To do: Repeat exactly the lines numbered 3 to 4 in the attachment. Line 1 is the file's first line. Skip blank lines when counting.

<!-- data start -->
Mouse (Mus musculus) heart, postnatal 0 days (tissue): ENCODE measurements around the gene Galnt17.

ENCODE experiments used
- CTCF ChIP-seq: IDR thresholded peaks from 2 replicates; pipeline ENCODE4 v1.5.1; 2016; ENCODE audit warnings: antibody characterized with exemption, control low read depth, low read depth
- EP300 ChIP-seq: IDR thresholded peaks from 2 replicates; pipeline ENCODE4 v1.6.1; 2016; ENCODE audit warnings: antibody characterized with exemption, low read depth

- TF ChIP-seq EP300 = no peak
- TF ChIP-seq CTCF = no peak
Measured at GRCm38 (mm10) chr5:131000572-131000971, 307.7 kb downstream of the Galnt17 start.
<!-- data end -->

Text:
- CTCF ChIP-seq: IDR thresholded peaks from 2 replicates; pipeline ENCODE4 v1.5.1; 2016; ENCODE audit warnings: antibody characterized with exemption, control low read depth, low read depth
- EP300 ChIP-seq: IDR thresholded peaks from 2 replicates; pipeline ENCODE4 v1.6.1; 2016; ENCODE audit warnings: antibody characterized with exemption, low read depth